NYers dope pets, use stunt doubles to get dogs past co-op boards

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For the first 30 minutes of the interview with the co-op’s board, the Frenchton – a mix between a Boston terrier and a French bulldog – was a little angel.

But as the minutes passed and the dog’s medication began to wear off, his owner grew nervous.

“She gets excited when she meets new people, so we gave her Benadryl,” the 51-year-old marketing executive said. “The vet told us it would help. He was prescribed some to relieve the itchy skin, but he said to give it to him that day near the interview” to calm the dog down.

The woman and her husband feared their finances were up to snuff when they ditched a village rental for an Upper East Side co-op. Their accounts were good, the council said – but would require an interview with the canine member of the family.

“They were clear,” said the marketing manager. “If the dog was a problem, we wouldn’t have the apartment.”

Trainer Bash Dibra (seen here with Delilah) offers classes specifically designed to get dogs to behave in co-op board interviews.
Emmy Park

With pandemic work-from-home situations breeding separation anxiety and other bad behavior in dogs, more and more New Yorkers are afraid of needy or mischievous pets blowing up their board talks. co-op board — so they drug their pooches, call in stunt doubles, and bomb out for some special training.

“When a potential buyer calls me, their dog is one of the first things I ask,” said Wendy Sarasohn, resident luxury agent at Brown Harris Stevens. “It can be as important… as how many millions [of dollars] liquidity they have.

Sarasohn has also seen clients slip a sedative on their dog. They were empty nests trading a Great Neck mansion for a Park Avenue co-op, and their pet was used to running around and barking all he wanted. “He was a big dog, and they weren’t sure he was behaving well,” she recalls.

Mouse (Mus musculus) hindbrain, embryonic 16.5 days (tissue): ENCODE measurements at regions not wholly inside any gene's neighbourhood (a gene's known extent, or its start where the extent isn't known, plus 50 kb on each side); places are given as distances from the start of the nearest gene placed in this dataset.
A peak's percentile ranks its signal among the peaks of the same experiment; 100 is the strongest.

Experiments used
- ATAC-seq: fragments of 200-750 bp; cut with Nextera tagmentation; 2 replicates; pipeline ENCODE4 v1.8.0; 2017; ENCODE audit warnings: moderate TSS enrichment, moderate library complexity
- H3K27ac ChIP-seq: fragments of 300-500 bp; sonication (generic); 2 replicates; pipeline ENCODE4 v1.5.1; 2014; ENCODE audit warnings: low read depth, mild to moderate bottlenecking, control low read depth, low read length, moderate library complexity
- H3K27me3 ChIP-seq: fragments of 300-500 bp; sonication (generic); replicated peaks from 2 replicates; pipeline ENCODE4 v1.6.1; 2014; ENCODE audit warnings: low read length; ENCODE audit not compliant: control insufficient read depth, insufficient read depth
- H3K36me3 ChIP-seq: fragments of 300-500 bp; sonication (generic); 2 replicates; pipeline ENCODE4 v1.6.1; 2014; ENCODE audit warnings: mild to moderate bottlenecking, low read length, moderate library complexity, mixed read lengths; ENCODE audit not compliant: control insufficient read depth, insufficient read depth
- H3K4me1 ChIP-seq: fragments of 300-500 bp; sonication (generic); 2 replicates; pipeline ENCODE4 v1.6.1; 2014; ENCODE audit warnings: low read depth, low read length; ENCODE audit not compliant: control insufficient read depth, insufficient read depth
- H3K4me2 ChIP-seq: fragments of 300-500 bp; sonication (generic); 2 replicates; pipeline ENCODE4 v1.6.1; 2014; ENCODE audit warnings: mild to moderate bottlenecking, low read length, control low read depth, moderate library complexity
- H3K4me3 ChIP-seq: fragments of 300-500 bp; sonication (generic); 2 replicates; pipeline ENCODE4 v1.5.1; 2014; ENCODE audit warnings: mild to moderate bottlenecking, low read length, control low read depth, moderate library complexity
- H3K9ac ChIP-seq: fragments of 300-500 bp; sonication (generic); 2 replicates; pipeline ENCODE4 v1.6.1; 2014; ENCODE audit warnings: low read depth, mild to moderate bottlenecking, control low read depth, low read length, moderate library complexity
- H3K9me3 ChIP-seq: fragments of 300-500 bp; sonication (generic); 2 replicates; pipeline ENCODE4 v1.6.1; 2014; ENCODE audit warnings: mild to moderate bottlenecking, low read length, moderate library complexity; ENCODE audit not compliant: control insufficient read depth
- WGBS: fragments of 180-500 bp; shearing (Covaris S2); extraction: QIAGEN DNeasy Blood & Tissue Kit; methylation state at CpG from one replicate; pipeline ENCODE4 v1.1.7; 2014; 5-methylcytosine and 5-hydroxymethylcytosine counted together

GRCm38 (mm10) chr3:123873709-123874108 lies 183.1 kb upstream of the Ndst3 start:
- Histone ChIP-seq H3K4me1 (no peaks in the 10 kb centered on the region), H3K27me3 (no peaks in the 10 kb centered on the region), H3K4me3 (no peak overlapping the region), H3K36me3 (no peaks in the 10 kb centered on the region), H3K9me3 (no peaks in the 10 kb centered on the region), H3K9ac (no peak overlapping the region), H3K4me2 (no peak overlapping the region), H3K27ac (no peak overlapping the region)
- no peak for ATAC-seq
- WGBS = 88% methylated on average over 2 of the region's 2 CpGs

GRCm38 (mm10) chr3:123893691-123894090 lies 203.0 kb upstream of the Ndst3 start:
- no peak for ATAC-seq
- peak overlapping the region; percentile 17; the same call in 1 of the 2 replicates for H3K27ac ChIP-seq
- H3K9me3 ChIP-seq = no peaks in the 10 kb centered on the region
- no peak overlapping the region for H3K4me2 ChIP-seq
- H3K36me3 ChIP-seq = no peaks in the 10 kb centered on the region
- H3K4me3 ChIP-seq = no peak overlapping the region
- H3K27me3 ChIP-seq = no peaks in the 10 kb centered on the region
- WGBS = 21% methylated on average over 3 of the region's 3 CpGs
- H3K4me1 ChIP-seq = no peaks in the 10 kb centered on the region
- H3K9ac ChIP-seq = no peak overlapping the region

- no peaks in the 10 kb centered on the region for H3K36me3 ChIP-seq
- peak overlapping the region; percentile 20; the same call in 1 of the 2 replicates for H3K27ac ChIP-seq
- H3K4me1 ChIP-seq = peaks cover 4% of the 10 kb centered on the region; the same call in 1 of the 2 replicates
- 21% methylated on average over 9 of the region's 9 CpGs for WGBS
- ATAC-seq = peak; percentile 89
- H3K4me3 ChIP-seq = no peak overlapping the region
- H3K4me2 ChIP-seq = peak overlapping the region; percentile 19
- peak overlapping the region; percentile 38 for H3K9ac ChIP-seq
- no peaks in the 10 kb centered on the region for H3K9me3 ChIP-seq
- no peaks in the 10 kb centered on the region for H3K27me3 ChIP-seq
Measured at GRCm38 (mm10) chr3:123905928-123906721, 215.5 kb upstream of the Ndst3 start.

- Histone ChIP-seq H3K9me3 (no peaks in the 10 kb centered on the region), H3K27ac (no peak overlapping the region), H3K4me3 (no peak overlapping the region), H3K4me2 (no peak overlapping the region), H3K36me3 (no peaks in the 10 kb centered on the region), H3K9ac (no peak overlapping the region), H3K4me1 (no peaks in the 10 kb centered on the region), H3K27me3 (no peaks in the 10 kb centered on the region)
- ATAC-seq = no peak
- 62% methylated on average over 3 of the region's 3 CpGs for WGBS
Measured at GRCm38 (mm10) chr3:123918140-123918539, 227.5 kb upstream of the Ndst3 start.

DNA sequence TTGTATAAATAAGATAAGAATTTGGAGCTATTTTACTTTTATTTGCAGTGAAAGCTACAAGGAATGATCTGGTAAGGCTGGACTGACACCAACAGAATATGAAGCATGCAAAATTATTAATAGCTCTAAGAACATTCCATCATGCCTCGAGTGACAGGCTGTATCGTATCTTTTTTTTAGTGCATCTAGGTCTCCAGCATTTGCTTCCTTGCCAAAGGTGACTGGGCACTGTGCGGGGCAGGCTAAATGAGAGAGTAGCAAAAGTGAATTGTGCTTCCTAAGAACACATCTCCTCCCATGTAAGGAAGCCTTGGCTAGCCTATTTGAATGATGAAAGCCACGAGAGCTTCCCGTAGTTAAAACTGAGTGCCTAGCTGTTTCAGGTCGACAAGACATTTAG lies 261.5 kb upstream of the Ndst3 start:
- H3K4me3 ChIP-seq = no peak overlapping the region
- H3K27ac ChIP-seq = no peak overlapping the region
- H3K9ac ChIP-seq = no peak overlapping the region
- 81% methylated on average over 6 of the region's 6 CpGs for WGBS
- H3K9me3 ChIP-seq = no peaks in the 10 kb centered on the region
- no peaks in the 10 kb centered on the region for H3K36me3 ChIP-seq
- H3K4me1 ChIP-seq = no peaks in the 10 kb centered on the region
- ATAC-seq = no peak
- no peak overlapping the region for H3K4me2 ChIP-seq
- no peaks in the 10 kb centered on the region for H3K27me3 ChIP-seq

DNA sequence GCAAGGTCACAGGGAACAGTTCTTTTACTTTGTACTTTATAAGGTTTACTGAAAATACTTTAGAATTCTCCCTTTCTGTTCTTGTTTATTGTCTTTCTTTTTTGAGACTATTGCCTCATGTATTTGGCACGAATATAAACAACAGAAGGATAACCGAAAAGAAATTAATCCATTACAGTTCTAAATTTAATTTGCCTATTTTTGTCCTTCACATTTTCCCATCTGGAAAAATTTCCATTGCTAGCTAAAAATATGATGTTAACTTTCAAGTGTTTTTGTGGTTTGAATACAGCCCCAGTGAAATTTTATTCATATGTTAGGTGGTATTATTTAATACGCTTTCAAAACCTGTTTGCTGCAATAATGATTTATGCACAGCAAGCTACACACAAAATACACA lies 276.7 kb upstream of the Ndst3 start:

Another potential tenant wanted to buy in a building where pets were restricted to 25 pounds or less – but her dog weighed nearly 50 pounds. “So she put him on a strict weight-loss program,” hoping that if the dog at least looked a little less plump, he might escape the council’s critical eye, Sarasohn said. Fortunately, “they didn’t weigh it”.

Even for thin, city-dwelling dogs, the broker said she recommends owners work with Bash Dibra. The New York canine behaviorist has long been a television staple, but he’s quietly carved out a lucrative pandemic niche for himself: grooming Fido to be co-op board-ready, at $500 a session.

Real estate agent Wendy Sarasohn said a potential buyer's dog
Real estate agent Wendy Sarasohn said a potential buyer’s dog “can be as important” in the approval process “as how many millions [of dollars] liquidity they have.
Stephane Yang

Dibra told the Post that he’s been hired several times a month, with numbers up thanks to the coming spring shopping spree.

He typically works with owners for several weeks, getting dogs to walk on a leash without pulling, to come quietly when called, and of course, never to jump on people. ” The final result ? We are getting a great dog that will pass advice and be a great family member,” Dibra said.